Previous research has shown that there is a relationship between sleep and Alzheimer’s disease. However, neuroscientists have now found a way to estimate a time frame for when Alzheimer’s is most likely to strike in a person’s lifetime, based on their baseline sleep patterns.
This new research from the University of California, Berkeley, has found that the quality and amount of sleep that people get throughout life can determine how fast Alzheimer’s pathology will develop in the brain. During sleep, the brain “washes” itself, so there may be a chance to delay or prevent Alzheimer’s by getting more sleep earlier in life.
The study involved analyzing the sleep quality of 32 healthy older adults against the build-up of toxic plaque known as beta-amyloid in the brain. This plaque is the key player in the onset and progression of Alzheimer’s, which destroys memory pathways and other brain functions.
Researchers found that the participants who started with poor sleep habits, including fragmented sleep and less non-rapid eye movement (non-REM) slow-wave sleep, were most likely to show an increase in beta-amyloid throughout the study.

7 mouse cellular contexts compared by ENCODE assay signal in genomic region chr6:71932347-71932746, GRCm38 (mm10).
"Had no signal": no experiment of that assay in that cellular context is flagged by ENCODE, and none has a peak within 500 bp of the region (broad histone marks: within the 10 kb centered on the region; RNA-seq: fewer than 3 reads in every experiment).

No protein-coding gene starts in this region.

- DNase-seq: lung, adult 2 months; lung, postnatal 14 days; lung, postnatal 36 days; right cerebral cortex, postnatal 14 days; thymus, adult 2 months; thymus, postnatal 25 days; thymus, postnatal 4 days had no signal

All participants remained healthy throughout the study, by the trajectory of their beta-amyloid growth correlated with baseline sleep quality. This helped researchers to forecast the increase in beta-amyloid plaques, which are thought to mark the beginning of Alzheimer’s.
“Rather than waiting for someone to develop dementia many years down the road, we are able to assess how sleep quality predicts changes in beta-amyloid plaques across multiple timepoints. In doing so, we can measure how quickly this toxic protein accumulates in the brain over time, which can indicate the beginning of Alzheimer’s disease,” said Joseph Winer, the study’s lead author.
While previous studies have found that sleep cleanses the brain of beta-amyloid deposits, these new findings suggest that deep non-REM slow-wave sleep should be the target of intervention against cognitive decline. The therapeutic intervention that sleep can offer should not be taken for granted. With an aging population, many people should be focusing on what they can do now to prevent illness and disease down the road.
This study is the first of its kind to offer an insight into any timeline associated with the development of Alzheimer’s disease. By knowing the connection to sleep and the amount of plaque built up in the brain, researchers hope they can help physicians to better advise their patients on prevention and treatments for Alzheimer’s disease.
“If deep, restorative sleep can slow down this disease, we should be making it a major priority,” Winer said. “And if physicians know about this connection, they can ask their older patients about their sleep quality and suggest sleep as a prevention strategy.”